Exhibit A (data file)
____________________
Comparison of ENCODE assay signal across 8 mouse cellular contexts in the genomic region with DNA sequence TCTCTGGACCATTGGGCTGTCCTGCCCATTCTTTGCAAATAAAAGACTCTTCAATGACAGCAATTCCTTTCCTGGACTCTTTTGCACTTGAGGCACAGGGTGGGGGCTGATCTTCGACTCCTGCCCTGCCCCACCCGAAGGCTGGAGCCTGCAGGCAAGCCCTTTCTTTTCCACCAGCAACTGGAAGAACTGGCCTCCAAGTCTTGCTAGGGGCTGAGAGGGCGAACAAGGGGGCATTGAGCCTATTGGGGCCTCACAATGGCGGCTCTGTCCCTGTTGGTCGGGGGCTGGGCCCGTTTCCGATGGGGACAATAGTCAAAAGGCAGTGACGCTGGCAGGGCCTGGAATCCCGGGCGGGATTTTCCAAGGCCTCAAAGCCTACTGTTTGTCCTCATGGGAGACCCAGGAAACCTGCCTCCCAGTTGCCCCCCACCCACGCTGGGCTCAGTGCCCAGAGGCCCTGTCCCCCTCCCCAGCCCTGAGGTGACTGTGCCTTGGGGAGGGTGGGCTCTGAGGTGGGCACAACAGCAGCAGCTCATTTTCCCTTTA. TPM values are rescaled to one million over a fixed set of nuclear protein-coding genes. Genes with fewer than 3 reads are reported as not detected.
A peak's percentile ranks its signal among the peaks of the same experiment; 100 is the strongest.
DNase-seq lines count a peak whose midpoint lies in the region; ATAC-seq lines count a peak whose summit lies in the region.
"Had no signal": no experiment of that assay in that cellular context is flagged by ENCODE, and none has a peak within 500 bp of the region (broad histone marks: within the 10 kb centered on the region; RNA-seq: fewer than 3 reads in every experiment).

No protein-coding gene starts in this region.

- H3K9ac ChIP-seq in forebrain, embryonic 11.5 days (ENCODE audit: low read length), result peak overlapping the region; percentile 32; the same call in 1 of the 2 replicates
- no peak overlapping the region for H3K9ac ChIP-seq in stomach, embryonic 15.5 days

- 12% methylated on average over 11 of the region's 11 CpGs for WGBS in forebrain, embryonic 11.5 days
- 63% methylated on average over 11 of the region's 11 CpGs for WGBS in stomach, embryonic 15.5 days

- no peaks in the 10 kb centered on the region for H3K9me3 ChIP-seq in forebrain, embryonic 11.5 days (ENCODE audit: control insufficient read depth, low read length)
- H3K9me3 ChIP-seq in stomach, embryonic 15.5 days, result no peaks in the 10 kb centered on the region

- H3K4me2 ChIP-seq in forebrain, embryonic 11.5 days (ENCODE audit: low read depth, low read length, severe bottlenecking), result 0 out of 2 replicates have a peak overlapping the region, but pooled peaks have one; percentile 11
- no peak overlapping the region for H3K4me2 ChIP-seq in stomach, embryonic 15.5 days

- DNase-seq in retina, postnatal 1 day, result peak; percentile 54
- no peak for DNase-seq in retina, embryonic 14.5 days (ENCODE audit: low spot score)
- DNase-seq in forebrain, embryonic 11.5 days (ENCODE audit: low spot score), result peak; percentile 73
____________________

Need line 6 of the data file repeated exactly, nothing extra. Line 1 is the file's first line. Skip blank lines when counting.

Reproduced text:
- H3K9ac ChIP-seq in forebrain, embryonic 11.5 days (ENCODE audit: low read length), result peak overlapping the region; percentile 32; the same call in 1 of the 2 replicates